Here they talk about "strict construction, federalism, and judicial modesty." And now we see that the Heller Second Amendment argument "is about" "the abandonment of every principle of strict construction, federalism, and judicial modesty in which the Roberts Court ever purported to believe." "After all these years of deep conservative suspicion of turning over policy matters to the courts, the Roberts Court has fallen in love with a new constitutional right." That's what Dahlia Lithwick (Slate) reports.
Here's the trouble: To some people, the Second Amendment is not a new constitutional right. It's an old constitutional right, right there in the text. To say "that 'when a fundamental right is at stake, there is a role for judicial review,'" as Lithwick quotes Heller's lawyer saying, is not "in the spirit of Roe v. Wade." It's in the spirit of every case (say, every First and Fourth Amendment case) that is applying a constitutional right that's right there in the constitutional text.
Now of course some argue that the Second Amendment's text, properly interpreted, does not secure an individual right. I disagree with this, and so apparently do the conservative Justices, but there's obviously such an argument to be made. But Lithwick doesn't make it.
Lithwick says the conservatives are "abandon[ing] ... strict construction." But to actually make this bare assertion into an argument, she has to do two things. First, Lithwick must show that the conservative Supreme Court Justices have actually espoused "strict construction." Justice Scalia, for instance, has expressly rejected it: "Textualism should not be confused with so-called strict constructionism, a degraded form of textualism that brings the whole philosophy into disrepute. I am not a strict constructionist, and no one ought to be -- though better that, I suppose, than a nontextualist. A text should not be construed strictly, and it should not be construed leniently; it should be constructed reasonably, to contain all that it fairly means ...." Second, Lithwick must show that an individual rights view of the Second Amendment is inconsistent with strict construction (or, better yet, with whatever the conservative Justices have actually endorsed). Her account doesn't even try.
Likewise as to "judicial modesty." (David Bernstein has covered federalism very well in an earlier post.) Judicial modesty can mean many things; for instance, it could mean not reaching out beyond the facts of a particular case in order to set forth broad principles for the future. On this view, striking down the handgun ban on individual-rights grounds but reserving for later other questions (such as the proper standard of review for narrower regulations, the proper rules for other weapons, and so on) would be quite modest.
Or it could mean reading the provision in a way that doesn't unnecessarily interfere with the political branches, which sounds like what Lithwick is referring to. ("[Dellinger] reminds Kennedy that he of all people would hate a 'national government that sets a single standard for rural and urban areas, for East and West, North and South,' and that the right to own guns causes 'disputes among experts' such that the courts should hang back and allow the local legislatures to thrash it out.")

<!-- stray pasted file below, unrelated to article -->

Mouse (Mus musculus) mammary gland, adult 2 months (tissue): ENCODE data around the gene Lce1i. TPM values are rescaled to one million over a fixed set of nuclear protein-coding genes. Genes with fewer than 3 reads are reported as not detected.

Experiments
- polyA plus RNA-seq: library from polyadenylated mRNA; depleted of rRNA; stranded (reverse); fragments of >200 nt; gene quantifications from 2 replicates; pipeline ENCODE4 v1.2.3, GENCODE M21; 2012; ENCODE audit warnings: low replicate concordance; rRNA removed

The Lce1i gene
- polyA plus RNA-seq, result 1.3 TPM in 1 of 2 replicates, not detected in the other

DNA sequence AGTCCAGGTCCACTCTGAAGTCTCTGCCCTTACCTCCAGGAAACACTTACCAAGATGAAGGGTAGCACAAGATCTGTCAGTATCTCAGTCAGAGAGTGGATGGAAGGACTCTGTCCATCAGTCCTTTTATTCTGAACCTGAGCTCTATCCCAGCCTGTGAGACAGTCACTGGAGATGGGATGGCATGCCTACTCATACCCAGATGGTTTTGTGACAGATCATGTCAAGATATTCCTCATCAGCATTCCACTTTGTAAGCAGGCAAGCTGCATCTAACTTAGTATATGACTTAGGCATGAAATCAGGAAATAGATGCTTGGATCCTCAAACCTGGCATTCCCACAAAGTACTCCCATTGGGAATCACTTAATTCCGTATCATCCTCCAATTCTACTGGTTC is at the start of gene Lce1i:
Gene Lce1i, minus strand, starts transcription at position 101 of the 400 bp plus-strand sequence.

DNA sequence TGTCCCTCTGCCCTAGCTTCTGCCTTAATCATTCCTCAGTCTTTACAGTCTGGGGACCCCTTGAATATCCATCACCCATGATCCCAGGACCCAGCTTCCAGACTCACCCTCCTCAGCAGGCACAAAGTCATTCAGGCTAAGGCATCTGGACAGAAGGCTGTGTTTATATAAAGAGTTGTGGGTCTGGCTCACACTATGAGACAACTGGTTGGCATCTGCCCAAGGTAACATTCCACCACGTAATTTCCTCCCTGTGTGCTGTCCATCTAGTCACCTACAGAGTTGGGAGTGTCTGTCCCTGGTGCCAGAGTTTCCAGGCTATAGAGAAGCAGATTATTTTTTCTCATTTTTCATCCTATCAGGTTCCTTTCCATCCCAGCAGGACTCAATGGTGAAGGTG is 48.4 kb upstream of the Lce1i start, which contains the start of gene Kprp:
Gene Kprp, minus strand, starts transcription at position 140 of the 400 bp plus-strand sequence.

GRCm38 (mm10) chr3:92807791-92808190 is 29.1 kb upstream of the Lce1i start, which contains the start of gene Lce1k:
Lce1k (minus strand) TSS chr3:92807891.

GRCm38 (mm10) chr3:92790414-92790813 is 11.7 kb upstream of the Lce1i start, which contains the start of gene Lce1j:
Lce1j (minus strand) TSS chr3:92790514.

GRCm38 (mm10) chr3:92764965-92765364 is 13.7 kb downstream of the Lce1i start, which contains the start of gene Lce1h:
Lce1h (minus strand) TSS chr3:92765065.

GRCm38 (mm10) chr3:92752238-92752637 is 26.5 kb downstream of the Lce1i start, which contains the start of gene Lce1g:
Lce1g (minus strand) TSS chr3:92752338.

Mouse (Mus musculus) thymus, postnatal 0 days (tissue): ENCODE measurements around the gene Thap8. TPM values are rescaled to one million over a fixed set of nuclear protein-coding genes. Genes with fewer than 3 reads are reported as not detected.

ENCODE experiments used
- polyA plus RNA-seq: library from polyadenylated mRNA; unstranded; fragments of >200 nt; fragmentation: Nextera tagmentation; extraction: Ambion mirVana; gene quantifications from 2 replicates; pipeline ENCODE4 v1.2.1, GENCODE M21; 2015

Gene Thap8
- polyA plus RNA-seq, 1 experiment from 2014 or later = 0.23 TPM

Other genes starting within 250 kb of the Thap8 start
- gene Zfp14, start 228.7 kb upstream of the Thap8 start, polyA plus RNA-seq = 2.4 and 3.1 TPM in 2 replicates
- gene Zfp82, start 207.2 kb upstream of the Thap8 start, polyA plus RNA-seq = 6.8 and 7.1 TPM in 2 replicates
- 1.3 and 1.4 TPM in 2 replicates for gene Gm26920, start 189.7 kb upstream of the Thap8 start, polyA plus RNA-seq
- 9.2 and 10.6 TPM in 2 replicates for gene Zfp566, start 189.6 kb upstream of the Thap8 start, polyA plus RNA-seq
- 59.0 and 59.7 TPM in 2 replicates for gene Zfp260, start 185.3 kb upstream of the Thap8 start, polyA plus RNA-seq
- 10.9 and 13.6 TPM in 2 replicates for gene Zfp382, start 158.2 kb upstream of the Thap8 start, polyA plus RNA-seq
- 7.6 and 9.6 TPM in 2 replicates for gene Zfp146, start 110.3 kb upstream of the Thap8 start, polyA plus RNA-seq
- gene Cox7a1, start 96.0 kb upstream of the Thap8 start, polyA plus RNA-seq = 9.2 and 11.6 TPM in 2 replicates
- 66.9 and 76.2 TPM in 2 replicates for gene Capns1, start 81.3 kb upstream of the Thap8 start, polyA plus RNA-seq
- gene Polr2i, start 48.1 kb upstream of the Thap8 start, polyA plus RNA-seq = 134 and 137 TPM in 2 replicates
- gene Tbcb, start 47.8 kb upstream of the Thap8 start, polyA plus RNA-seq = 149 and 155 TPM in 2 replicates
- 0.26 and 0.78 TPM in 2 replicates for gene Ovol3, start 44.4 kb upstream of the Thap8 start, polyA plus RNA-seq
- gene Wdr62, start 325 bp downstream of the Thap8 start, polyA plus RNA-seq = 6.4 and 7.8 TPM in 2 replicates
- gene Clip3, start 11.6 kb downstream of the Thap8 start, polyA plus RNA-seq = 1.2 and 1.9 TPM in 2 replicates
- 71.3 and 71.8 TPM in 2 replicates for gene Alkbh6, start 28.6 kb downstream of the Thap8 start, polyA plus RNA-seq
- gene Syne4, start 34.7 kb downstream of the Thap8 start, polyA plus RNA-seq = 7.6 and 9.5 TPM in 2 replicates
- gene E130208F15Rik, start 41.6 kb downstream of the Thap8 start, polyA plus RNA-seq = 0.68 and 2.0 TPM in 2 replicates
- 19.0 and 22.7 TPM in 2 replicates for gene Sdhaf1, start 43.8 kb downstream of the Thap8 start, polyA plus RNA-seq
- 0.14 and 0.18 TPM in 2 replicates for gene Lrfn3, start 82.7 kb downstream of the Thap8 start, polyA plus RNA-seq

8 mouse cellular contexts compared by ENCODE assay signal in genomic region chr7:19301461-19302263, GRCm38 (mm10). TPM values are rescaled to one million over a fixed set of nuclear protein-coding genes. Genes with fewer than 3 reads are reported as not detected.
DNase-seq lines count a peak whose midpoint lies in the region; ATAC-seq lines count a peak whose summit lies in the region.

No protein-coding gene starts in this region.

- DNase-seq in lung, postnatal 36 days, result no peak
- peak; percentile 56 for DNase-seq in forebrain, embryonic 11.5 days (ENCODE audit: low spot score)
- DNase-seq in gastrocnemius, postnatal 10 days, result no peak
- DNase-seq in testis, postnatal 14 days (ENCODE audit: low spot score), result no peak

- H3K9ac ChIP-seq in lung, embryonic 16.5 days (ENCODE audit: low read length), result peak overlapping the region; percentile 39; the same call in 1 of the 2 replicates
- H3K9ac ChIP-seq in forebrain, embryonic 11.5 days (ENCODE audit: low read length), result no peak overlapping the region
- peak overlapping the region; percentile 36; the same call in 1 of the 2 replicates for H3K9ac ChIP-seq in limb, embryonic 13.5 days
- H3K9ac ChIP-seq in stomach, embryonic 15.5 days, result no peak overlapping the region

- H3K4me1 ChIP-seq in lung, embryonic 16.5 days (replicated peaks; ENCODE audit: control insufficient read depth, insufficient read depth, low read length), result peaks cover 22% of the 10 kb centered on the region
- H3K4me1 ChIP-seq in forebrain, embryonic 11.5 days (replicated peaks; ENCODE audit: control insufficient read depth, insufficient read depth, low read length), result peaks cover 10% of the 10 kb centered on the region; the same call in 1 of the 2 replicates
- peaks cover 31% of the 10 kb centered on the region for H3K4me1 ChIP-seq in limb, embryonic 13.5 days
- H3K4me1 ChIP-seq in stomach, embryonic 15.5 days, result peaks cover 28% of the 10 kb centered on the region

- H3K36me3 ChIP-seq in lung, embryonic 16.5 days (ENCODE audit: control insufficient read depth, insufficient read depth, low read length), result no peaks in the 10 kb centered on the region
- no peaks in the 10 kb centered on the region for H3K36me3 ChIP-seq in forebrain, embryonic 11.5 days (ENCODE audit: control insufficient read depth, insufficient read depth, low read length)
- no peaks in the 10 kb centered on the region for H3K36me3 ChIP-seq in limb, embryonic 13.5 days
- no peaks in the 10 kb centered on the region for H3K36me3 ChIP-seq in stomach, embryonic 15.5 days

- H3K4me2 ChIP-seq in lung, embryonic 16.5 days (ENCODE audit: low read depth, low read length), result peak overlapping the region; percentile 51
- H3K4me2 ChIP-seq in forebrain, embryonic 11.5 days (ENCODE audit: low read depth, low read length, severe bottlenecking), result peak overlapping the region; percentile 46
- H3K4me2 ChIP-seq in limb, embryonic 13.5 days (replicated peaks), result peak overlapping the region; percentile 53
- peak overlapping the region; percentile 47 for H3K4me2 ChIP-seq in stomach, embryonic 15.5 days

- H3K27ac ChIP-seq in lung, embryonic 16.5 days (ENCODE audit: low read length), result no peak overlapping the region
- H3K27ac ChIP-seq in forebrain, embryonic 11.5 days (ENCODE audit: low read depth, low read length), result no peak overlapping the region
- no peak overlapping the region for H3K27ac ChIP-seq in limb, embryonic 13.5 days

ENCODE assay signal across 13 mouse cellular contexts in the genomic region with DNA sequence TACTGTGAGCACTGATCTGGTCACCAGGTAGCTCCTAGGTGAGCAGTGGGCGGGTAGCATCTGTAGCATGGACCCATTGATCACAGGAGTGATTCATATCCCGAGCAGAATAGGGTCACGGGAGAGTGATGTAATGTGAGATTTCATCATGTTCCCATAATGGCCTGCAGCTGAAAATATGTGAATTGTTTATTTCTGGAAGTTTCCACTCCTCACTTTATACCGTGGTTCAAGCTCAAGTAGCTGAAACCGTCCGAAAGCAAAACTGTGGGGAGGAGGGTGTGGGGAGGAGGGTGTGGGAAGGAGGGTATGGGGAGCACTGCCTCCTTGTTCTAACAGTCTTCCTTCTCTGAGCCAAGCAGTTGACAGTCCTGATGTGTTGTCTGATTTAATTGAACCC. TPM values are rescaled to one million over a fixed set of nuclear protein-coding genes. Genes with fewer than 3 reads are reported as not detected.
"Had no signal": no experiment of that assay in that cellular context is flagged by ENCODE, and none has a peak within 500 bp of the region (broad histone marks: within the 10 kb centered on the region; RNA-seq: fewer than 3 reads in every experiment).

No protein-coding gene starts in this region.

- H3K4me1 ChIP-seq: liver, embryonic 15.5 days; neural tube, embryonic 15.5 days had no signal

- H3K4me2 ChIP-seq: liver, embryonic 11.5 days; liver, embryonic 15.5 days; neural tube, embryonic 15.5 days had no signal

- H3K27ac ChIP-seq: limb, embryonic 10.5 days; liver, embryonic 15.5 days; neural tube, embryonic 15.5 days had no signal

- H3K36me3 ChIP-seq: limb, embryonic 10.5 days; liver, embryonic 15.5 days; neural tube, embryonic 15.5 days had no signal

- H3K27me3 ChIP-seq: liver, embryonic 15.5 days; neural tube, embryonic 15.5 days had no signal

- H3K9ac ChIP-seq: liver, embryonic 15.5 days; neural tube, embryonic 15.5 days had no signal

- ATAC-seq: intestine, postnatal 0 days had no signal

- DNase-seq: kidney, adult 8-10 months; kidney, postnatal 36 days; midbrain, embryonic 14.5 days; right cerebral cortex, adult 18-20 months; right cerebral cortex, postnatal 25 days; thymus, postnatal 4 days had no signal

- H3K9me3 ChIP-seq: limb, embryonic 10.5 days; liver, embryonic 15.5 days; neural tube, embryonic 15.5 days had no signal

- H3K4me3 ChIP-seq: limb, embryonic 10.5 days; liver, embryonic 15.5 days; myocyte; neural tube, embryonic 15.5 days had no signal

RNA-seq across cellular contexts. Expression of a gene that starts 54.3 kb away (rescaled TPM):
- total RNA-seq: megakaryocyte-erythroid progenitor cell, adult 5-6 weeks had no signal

But again this assumes the conclusion about what the text means. After all, the conservative Justices agree that, for instance, the First and Fourth Amendments "set a single standard for rural and urban areas, for East and West, North and South" and constrain "local legislatures." They may disagree about the particular standard that should be chosen (and in very rare circumstances, such as obscenity law, they may endorse slightly different standards for different areas). Yet they agree that "judicial modesty" means not unnecessarily interfering with the political branches, and they agree that it is necessary to enforce those constitutional constraints that the constitutional text actually imposes.
There are a few scholars whose view of "judicial modesty" is that judicial review should be largely or entirely abandoned. (Lino Graglia at the University of Texas is one.) But none of the conservative Justices on the Court have ever endorsed this view.
Finally, consider one more quote: "When Gura says that the court should be taking normative questions out of the hands of legislature," Lithwick writes, "the transition to Upside-Down World is complete. This question is too complicated for anything but the policy judgments of the court? It's as if he's channeling the whole Warren Court at once." The conservative Justices have many disagreements with the Warren Court, on matters such as Miranda or (reaching into the early Burger Court) Roe v. Wade. But all of them have agreed that enforcing those rights that are actually constitutionally protected isn't "channeling the whole Warren Court" but rather channeling Chief Justice Marshall's position in Marbury v. Madison and in the other constitutional cases that went after it.
It's always appealing to accuse the other side of hypocrisy or inconsistency with its own stated beliefs -- after all, one can then set aside the hard work of actually showing why their beliefs are wrong, and instead point out that their positions are mistaken even under their own stated principles. But to do this, one actually needs to demonstrate an inconsistency, with the other side's actual beliefs and not with the beliefs that one is ascribing to them for rhetorical purposes.